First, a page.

The backseat of the taxi

I sat in a small sanctuary Sunday morning gazing up at three people huddled together on the platform. My good friend Ros stood on one side; Ros walked into my life – twice – and on the second time, I knew I had better hold on to her. On the other side was Jason, a fellow ex-Starbucks manager. When we managed together, he was getting his doctorate, but I had no idea it was in Theology. In the middle was Jeff, my husband, who was leading the worship this morning. Three people connected to me, now connected to each other, and I had nothing to do with it.

The company I work for is making changes and many may find themselves without a job. I’ve watch the effect this has on my team. There are those that fret about it, others are angry, a few obsess and are driven to figure out all the details before they happen; and then there are a few who peacefully say, “This has been a great ride, and I can’t wait to see where I go next.”

“It’s like taking a taxi ride,” I said. “You get in the back seat, tell the driver where you would like to go and let him get you there the best way he knows how.”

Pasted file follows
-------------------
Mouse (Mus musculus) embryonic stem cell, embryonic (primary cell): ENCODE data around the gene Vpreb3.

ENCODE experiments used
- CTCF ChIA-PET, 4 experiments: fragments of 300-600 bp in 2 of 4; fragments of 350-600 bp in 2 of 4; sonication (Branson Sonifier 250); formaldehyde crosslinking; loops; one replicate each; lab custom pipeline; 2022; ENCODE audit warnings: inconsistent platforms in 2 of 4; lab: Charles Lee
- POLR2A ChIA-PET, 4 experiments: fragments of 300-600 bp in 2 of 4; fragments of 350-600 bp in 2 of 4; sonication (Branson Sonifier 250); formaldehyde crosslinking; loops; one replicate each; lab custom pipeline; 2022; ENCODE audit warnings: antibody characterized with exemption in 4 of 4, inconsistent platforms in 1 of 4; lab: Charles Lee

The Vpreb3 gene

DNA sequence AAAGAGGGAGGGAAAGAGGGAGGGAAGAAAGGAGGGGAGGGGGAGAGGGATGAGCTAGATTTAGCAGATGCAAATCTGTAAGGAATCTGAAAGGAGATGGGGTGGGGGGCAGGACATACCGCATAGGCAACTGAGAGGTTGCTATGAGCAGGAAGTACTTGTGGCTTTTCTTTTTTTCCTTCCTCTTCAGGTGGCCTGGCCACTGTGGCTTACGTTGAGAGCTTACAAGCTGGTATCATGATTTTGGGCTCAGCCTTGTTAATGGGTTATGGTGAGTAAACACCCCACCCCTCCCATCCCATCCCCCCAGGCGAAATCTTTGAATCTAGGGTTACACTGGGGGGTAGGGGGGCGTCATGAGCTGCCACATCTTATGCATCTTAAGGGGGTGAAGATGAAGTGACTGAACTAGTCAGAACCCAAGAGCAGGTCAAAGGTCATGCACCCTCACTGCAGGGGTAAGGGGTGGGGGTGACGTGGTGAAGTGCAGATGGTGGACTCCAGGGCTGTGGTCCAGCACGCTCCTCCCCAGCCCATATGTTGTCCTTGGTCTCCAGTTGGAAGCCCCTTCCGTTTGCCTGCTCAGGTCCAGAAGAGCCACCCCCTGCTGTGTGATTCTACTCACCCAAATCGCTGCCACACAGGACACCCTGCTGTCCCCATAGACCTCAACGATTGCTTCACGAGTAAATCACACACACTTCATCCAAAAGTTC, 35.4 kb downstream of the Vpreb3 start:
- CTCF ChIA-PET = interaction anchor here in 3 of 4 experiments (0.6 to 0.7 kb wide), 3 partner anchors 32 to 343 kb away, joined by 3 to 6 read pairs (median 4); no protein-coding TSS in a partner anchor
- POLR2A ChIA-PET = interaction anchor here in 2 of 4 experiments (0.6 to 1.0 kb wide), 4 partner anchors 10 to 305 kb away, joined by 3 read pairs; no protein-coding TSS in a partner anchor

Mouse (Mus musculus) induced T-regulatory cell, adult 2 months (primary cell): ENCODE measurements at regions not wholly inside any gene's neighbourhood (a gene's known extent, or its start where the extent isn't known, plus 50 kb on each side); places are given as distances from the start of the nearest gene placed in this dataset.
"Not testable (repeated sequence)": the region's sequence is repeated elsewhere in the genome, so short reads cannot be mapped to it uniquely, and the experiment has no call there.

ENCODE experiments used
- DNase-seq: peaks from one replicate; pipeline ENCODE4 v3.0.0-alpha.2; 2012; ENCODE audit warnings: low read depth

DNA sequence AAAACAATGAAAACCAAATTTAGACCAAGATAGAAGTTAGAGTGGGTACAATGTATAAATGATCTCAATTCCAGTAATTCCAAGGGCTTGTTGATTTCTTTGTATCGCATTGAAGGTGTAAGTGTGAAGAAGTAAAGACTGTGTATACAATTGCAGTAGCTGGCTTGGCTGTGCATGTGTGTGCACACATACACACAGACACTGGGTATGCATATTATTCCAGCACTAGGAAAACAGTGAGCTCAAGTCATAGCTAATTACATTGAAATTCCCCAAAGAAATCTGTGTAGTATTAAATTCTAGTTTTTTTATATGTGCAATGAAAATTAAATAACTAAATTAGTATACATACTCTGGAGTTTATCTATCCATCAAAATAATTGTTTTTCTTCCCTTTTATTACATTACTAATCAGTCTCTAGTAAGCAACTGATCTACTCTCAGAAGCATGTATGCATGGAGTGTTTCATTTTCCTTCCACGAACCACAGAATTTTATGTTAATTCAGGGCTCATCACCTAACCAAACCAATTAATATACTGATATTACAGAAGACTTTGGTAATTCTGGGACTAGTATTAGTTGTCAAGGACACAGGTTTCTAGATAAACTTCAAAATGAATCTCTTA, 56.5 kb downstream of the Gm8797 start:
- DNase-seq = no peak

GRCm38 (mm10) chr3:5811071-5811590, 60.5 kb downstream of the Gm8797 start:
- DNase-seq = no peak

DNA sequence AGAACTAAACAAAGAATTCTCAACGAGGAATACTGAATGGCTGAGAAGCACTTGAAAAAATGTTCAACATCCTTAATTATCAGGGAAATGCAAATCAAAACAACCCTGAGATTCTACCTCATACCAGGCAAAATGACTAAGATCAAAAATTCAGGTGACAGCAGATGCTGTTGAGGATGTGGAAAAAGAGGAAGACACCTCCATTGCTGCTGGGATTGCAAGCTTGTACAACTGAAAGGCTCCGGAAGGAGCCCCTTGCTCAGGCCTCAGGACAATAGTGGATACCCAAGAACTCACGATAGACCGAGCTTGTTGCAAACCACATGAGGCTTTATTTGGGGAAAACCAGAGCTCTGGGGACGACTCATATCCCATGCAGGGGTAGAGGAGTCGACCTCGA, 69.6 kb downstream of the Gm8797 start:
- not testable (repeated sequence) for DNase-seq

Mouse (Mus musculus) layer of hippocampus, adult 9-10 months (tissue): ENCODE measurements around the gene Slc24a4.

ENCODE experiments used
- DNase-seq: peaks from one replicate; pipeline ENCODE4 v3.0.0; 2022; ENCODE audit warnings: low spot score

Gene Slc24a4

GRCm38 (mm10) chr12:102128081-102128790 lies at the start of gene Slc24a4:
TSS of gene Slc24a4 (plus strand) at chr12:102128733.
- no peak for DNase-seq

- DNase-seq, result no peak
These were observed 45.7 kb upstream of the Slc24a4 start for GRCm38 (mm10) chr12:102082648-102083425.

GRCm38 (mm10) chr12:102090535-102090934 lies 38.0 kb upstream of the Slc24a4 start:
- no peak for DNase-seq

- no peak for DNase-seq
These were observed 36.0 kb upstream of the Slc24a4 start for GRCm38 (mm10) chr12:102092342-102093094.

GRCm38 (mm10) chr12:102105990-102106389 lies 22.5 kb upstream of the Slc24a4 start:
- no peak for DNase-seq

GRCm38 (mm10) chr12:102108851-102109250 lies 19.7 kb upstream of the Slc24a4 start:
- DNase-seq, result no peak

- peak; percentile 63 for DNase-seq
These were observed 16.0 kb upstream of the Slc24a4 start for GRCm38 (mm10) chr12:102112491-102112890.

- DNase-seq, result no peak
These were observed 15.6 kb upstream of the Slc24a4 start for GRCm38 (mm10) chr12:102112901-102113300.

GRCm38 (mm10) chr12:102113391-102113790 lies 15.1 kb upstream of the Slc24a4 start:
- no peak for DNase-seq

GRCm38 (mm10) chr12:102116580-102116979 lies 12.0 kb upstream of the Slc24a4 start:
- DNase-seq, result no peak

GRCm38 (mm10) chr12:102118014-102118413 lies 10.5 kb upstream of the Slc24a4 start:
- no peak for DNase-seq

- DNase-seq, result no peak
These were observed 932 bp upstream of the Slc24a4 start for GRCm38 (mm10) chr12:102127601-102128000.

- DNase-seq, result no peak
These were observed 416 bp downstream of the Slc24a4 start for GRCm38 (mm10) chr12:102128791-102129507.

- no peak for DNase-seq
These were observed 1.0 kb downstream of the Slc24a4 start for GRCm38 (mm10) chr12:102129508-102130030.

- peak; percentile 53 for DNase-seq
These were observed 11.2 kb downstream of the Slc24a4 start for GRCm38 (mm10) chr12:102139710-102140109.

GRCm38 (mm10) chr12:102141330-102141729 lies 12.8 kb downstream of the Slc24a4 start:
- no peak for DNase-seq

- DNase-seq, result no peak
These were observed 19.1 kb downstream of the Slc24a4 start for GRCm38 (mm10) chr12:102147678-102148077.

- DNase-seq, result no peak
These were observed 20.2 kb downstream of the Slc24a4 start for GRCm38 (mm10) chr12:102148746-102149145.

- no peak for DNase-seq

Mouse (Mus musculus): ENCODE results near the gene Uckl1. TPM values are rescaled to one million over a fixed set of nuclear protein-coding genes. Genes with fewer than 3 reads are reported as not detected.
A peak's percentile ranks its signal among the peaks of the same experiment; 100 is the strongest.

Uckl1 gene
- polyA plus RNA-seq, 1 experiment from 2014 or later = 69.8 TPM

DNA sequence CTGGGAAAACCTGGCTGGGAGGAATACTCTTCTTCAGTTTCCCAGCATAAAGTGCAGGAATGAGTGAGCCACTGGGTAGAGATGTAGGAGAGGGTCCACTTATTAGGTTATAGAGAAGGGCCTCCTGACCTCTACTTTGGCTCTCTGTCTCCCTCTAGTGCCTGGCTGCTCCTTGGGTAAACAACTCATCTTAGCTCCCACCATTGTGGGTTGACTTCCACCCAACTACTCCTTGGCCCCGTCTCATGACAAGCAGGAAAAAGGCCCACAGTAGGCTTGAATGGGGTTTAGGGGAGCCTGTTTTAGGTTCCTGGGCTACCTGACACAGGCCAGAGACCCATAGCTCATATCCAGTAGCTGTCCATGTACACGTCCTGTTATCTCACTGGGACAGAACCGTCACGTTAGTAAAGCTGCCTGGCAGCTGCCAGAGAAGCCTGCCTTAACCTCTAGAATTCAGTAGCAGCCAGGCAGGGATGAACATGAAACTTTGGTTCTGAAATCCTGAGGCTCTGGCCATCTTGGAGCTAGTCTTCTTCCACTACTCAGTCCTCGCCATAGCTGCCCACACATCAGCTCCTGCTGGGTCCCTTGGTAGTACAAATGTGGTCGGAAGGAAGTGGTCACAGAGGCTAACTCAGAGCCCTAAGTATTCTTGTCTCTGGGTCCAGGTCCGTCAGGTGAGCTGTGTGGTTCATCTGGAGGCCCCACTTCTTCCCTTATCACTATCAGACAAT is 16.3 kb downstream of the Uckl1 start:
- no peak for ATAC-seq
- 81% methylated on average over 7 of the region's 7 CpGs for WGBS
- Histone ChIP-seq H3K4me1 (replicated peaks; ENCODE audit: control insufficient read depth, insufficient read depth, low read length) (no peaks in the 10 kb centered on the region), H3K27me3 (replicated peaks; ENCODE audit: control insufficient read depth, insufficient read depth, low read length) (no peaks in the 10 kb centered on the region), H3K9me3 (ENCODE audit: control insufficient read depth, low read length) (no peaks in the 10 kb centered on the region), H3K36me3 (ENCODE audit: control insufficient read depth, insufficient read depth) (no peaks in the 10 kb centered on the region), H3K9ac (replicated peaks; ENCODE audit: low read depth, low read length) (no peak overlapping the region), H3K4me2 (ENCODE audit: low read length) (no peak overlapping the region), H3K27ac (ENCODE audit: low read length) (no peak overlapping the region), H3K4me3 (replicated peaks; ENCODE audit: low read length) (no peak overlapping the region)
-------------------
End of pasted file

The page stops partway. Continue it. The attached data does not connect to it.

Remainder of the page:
Sometimes the taxi stops and as the driver motions for us to get you out, we say, “Really? This isn’t what I was thinking.” Other times the taxi slows and we feel our hearts beat a little harder, a little faster. “This isn’t where I belong, it’s not even on the right side of town.” But the taxi driver motions for us to get out and we do. As we close the door we poke our head through the window and ask, “When will you be back?”

He just smiles and says, “When I come to get you.”

“When will that be?” we ask.

“Not to worry,” he says. “You focus on giving it your all and taking care of the people around you; I’ll worry about when and where you are going next.”

The three people on the platform all arrived in separate taxis and were willing to get out when the taxi stopped. They came together and I wasn’t driving, I wasn’t figuring it all out, I was enjoying the ride from the backseat.

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